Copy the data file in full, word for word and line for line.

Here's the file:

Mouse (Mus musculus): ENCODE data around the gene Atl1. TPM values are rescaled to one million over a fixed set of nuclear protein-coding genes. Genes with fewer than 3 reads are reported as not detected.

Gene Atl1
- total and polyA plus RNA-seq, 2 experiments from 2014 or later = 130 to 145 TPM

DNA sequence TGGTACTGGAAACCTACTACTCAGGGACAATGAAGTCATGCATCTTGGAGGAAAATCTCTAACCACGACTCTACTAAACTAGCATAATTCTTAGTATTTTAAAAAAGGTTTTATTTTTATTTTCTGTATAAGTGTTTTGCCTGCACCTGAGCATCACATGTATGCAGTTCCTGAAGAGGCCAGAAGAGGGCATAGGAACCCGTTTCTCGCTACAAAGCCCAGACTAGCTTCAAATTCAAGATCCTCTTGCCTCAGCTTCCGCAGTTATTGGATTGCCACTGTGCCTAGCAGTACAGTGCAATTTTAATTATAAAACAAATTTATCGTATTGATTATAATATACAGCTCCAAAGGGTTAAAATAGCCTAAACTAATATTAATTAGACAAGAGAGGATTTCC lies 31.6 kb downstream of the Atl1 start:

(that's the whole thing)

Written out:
Mouse (Mus musculus): ENCODE data around the gene Atl1. TPM values are rescaled to one million over a fixed set of nuclear protein-coding genes. Genes with fewer than 3 reads are reported as not detected.

Gene Atl1
- total and polyA plus RNA-seq, 2 experiments from 2014 or later = 130 to 145 TPM

DNA sequence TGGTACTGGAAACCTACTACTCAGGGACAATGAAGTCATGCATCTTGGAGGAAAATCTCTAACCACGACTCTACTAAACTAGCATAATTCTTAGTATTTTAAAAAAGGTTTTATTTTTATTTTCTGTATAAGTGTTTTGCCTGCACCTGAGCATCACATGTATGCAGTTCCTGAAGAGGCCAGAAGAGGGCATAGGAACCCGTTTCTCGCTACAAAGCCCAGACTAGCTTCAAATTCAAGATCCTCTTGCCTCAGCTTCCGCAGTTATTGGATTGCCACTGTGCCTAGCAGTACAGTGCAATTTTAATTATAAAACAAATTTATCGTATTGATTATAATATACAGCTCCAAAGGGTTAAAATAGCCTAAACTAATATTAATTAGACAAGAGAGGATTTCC lies 31.6 kb downstream of the Atl1 start: